The first amniotes apparently arose in the late Carboniferous. They descended from amphibians, which were numerous at the time, and lived on land already inhabited by insects, other invertebrates, ferns, mosses, and other plants. Within a few million years two important amniote lineages became distinct: the synapsids, from which mammals are descended; and the sauropsids, from which lizards, snakes, crocodilians, dinosaurs and birds are descended.[4] Synapsids have a single hole (temporal fenestra) low on each side of the skull. The Carboniferous is a geologic period and system that extends from the end of the Devonian period, about 359. ... Orders & Suborders Order Pelycosauria * Suborder Caseasauria Suborder Eupelycosauria * Order Therapsida * Suborder Biarmosuchia Suborder Dinocephalia Suborder Anomodontia Suborder Gorgonopsia Suborder Therocephalia Suborder Cynodontia * For complete phylogeny, see text. ... Clades Subclass Anapsida Subclass Diapsida Infraclass Lepidosauromorpha Infraclass Archosauromorpha Sauropsids are a diverse group of mostly egg-laying vertebrate animals. ... For other uses, see Lizard (disambiguation). ... For other uses, see Snake (disambiguation). ... Suborders Eusuchia Protosuchia † Mesosuchia † Sebecosuchia † Thalattosuchia † Crocodilia is an order of large reptiles that scientists believe branched off from class Reptilia about 220 million years ago. ... Orders & Suborders Saurischia Sauropodomorpha Theropoda Ornithischia Thyreophora Ornithopoda Marginocephalia Dinosaurs were vertebrate animals that dominated the terrestrial ecosystem for over 160 million years, first appearing approximately 230 million years ago. ... For other uses, see Bird (disambiguation). ... Large holes in the side of the skull. ...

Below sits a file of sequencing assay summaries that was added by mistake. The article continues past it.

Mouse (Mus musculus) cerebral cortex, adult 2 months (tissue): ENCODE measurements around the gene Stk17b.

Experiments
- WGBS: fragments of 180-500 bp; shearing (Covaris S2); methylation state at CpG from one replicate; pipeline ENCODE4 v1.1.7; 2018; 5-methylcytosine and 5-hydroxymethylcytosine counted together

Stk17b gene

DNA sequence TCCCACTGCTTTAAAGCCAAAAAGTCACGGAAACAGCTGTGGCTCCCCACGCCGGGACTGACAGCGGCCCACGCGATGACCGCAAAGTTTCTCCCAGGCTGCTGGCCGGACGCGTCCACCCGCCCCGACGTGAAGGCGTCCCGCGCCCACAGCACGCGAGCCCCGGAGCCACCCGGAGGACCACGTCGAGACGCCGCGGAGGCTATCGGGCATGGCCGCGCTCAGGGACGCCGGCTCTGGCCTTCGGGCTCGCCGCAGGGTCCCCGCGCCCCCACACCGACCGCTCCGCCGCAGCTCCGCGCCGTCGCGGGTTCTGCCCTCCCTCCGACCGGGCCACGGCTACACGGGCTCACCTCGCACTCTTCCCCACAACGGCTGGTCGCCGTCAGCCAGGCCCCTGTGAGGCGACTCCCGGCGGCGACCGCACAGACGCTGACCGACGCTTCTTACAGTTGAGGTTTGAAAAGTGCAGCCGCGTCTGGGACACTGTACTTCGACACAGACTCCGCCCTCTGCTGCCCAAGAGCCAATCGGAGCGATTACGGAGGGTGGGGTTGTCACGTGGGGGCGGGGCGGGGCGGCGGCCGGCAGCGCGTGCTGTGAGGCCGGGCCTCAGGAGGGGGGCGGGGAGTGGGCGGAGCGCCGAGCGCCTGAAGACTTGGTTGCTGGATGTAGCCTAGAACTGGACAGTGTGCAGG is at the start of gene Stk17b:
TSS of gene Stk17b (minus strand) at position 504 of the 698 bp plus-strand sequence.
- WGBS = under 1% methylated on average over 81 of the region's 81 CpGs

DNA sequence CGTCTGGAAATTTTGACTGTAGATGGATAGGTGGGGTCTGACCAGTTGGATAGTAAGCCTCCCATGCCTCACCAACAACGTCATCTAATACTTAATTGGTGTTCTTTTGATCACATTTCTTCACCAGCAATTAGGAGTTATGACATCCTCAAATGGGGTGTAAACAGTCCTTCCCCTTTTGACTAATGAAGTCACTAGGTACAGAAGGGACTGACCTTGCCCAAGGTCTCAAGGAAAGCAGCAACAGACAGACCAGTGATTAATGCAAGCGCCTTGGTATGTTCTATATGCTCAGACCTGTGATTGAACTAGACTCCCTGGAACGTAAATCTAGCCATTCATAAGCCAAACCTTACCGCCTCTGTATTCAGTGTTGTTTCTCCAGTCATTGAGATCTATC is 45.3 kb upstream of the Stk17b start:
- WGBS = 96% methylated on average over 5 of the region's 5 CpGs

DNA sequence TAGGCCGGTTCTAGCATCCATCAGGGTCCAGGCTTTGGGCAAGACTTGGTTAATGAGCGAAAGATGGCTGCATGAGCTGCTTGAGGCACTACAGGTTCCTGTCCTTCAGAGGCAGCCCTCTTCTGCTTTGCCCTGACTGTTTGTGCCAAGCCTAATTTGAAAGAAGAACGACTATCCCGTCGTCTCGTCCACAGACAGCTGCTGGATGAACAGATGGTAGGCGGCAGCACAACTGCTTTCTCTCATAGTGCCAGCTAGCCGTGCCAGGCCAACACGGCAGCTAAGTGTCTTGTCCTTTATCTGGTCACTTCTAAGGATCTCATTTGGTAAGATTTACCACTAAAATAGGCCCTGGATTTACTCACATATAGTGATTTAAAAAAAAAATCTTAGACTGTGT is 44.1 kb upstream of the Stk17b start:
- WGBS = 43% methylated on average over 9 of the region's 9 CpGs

One synapsid group, the pelycosaurs, were the most common land vertebrates of the early Permian and included the largest land animals of the time.[5] Groups see text The pelycosaurs (from Greek pelyx meaning bowl and sauros meaning lizard) were primitive Late Paleozoic synapsid amniotes. ... The Permian is a geologic period that extends from about 299. ...


Therapsids descended from pelycosaurs in the middle Permian, about 260M years ago, and took over their position as the dominant land vertebrates. They differ from pelycosaurs in several features of the skull and jaws, including: larger temporal fenestrae; incisors which are equal in size.[6] The therapsids went through a series of stages, beginning with animals which were very like their pelycosaur ancestors and ending with the Triassic cynodonts, some of which could easily be mistaken for mammals: Groups Biarmosuchia Dinocephalia Anomodontia Theriodontia    Cynodontia       (...mammals) Therapsids, previously known as the mammal-like reptiles, are a group of synapsids. ... The Permian is a geologic period that extends from about 299. ... Temporal fenestræ refer to cranial holes. ... Incisors (from Latin incidere, to cut) are the first kind of tooth in heterodont mammals. ... Cynodonta is the order that contains the most mammal-like of the non-mammalian therapsids, which are sometimes termed mammal-like reptiles. The most derived cynodonts are found within a taxon called Eucynodontia, which also contains the members of Mammalia. ...

  • gradual development of a bony secondary palate.[7]
  • the dentary gradually becomes the main bone of the lower jaw.